Have you ever had to make a tough choice about whether you should go on diet today, or join your friends for a late night dose of McDonald’s? Mmm… That Double Cheeseburger does seem incredibly appetizing though. Yum! Needless to say, I find myself on most occasions picking the latter option – hating myself with each bite of that delicious double-patty goodness.
There have been amazing breakthroughs in the field of neuroscience when it comes to understanding what really motivates people to do something. However, the weakness of will, like taking another bite of that amazingly delicious DOUBLE cheeseburger when you don’t really want to, is still a very powerful, yet curious phenomenon. This leads into the topic of the importance of the subconscious when it comes to decision-making. We might not know to what degree a sensory input, like smell or sight, can influence our actions.
Some neuroscientists claim that it is possible to predict decisions a person will make up to 7 seconds before they decide to take them. This obviously raises so many questions about free will, and whether we have a lack of thereof.
In a very shocking experiment in 2007, a neuroscientist in Berlin held an experiment consisting of a display of random letters. Participants were flashed random letters and were told to press a button with either their left or right index fingers when they felt the urged to do so. They were also asked to remember the letter that corresponded when they made the decision to press a button. The results, as stated, were shocking.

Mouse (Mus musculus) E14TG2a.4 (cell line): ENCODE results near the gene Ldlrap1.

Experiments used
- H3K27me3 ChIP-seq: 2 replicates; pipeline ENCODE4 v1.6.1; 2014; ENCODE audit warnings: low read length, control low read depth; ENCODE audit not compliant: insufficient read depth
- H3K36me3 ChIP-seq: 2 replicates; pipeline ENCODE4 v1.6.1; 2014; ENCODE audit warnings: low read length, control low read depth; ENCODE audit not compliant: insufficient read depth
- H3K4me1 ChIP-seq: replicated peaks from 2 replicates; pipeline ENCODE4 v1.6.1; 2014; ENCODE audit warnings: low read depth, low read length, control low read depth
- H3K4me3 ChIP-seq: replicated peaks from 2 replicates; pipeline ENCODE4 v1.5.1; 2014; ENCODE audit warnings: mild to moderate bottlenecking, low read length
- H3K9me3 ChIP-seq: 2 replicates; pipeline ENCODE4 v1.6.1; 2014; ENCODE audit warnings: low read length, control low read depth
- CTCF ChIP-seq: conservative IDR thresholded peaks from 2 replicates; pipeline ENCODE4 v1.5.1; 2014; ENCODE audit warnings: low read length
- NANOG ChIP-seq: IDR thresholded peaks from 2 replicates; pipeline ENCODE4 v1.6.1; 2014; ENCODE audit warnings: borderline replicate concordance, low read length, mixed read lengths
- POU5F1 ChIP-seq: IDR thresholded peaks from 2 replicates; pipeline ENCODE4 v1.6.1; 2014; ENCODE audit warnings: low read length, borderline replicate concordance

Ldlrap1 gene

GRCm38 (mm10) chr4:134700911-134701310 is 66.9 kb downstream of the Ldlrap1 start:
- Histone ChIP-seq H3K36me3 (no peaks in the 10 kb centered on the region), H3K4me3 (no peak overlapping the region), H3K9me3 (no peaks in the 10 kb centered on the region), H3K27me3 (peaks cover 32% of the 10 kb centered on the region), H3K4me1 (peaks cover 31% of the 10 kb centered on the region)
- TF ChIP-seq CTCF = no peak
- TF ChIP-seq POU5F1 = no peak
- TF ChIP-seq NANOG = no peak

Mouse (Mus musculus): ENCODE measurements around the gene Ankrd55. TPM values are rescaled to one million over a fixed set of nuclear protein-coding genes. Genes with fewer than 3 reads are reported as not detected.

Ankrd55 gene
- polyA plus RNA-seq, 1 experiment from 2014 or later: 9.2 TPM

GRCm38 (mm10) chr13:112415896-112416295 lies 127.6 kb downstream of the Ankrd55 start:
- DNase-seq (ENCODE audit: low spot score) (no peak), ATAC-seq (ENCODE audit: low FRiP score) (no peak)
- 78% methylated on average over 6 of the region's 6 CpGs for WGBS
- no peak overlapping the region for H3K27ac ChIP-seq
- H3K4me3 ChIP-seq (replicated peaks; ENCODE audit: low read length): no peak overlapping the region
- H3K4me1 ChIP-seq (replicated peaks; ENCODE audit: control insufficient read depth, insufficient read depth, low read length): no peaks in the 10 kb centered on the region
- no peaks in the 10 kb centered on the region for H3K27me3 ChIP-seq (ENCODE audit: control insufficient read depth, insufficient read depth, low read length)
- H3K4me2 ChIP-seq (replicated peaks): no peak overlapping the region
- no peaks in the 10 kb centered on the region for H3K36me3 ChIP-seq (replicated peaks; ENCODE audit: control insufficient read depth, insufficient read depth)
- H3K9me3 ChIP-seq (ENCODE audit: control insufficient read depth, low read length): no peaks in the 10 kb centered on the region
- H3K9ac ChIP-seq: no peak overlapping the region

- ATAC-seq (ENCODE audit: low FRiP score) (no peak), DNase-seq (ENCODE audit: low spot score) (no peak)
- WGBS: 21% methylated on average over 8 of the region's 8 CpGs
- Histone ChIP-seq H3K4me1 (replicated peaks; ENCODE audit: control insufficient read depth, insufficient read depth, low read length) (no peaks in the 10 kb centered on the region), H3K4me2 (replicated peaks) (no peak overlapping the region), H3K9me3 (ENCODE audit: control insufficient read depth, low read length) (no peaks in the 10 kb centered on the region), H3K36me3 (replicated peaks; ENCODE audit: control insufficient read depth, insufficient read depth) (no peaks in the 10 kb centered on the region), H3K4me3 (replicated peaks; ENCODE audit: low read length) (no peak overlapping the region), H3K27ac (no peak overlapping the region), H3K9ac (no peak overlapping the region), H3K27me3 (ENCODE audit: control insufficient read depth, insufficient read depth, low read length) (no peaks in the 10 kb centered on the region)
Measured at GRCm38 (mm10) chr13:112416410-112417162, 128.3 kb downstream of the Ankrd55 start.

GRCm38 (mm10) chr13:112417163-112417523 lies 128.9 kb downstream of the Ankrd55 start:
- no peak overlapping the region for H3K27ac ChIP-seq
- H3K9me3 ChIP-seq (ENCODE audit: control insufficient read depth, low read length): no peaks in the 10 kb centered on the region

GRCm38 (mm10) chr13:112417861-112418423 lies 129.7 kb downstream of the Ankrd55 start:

The first thought that entered our minds was ‘we have to check if this is real.
Haynes, Lead Neuroscientist
It was discovered that the conscious decision to push the button was made a second before the button was actually pushed. However, the fMRIs taken illustrated that the activity in the brain seemingly predicted the decision to act up to seven seconds before the participants even were aware of the choice. In layman terms, their brain had already decided before their conscious was even aware of the choices.
We humans like to believe that we have conscious control over our free will. However, the research implies the opposite. Our brains might be making decisions before we’re even aware of it. They argue that consciousness might actually just be a chemical after-thought – an illusion. Many are still not convinced, though. I mean, who would like to admit that their decisions aren’t truly their own? Obviously, more studies have to be taken in line with this one. But if the findings point toward results similar to these, would you really accept that your decisions aren’t you own? Whatever the case, these findings are truly, truly disturbing.